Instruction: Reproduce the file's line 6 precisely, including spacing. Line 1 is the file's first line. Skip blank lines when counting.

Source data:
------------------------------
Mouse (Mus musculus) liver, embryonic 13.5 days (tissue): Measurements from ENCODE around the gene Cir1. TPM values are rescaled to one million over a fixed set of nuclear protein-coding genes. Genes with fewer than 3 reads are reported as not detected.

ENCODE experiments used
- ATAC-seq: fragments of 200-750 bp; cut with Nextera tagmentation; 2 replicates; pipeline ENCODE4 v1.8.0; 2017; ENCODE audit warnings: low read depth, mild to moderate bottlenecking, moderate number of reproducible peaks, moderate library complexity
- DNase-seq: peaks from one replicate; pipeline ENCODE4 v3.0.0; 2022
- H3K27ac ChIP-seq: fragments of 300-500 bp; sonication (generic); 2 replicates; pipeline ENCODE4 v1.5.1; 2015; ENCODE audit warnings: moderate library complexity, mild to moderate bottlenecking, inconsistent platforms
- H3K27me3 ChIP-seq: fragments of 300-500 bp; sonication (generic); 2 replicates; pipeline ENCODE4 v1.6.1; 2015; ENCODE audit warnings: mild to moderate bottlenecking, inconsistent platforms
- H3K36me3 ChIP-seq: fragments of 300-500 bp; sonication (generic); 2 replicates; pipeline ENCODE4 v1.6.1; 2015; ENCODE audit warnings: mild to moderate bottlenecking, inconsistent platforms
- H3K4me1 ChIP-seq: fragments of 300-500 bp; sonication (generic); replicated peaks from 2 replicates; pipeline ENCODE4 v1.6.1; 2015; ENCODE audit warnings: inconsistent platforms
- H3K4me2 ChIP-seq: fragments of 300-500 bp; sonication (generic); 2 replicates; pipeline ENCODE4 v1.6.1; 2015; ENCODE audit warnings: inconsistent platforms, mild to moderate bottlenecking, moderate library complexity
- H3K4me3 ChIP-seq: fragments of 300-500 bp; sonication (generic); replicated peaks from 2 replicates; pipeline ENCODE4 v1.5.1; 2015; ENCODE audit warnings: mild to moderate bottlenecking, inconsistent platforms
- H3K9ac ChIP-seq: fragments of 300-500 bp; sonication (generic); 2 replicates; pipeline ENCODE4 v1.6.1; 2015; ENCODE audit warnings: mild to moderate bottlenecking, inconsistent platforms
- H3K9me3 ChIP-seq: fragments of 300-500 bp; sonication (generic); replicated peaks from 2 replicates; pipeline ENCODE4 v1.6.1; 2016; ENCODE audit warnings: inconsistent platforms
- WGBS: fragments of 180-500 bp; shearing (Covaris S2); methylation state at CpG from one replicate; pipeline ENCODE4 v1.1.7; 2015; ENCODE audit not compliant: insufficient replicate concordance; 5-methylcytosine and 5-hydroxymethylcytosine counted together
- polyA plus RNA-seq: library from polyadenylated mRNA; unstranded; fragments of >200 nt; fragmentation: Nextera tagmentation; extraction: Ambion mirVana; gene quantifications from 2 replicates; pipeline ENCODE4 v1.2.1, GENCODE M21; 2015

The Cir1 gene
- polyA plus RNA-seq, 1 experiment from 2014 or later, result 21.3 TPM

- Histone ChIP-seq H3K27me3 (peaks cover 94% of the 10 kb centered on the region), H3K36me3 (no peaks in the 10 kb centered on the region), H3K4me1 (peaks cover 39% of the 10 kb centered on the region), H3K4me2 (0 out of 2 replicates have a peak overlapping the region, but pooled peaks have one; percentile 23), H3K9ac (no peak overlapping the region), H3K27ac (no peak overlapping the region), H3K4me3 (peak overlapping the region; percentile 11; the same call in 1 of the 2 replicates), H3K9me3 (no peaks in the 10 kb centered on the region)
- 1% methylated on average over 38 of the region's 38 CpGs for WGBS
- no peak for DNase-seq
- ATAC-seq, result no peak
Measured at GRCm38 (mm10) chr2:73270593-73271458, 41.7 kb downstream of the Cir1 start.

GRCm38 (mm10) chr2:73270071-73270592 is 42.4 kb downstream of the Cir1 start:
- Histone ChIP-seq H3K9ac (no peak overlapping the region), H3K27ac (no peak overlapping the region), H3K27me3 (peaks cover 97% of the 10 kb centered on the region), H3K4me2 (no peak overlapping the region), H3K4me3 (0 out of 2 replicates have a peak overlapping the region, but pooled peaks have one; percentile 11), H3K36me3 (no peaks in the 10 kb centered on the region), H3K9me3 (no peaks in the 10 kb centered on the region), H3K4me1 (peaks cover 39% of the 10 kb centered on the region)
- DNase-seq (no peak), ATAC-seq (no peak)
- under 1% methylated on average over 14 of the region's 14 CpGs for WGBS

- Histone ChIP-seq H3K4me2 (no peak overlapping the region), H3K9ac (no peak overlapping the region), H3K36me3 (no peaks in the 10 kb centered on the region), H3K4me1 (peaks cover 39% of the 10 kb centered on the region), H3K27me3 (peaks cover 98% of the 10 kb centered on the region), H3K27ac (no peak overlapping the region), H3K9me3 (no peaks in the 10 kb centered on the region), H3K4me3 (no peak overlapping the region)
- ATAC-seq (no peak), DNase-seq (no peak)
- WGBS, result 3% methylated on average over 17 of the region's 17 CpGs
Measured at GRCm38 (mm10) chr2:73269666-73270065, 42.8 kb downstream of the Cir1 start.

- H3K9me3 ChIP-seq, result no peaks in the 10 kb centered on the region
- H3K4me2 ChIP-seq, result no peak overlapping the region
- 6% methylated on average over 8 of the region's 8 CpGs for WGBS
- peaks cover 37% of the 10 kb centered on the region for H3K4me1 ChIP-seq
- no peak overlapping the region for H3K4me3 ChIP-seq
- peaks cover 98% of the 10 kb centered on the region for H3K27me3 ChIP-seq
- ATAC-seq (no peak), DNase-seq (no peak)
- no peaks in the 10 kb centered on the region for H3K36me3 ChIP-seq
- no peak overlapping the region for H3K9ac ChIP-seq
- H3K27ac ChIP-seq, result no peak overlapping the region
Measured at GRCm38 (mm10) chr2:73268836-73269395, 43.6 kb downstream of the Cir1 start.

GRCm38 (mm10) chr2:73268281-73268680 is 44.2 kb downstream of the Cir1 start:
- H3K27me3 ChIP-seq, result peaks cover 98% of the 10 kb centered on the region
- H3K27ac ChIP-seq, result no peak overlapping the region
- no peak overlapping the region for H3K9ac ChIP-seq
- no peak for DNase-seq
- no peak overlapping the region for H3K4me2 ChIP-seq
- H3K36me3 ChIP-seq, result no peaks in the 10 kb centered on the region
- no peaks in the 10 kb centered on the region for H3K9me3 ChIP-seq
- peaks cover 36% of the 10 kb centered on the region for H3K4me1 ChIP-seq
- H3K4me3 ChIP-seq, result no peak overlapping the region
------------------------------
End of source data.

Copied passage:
- H3K27me3 ChIP-seq: fragments of 300-500 bp; sonication (generic); 2 replicates; pipeline ENCODE4 v1.6.1; 2015; ENCODE audit warnings: mild to moderate bottlenecking, inconsistent platforms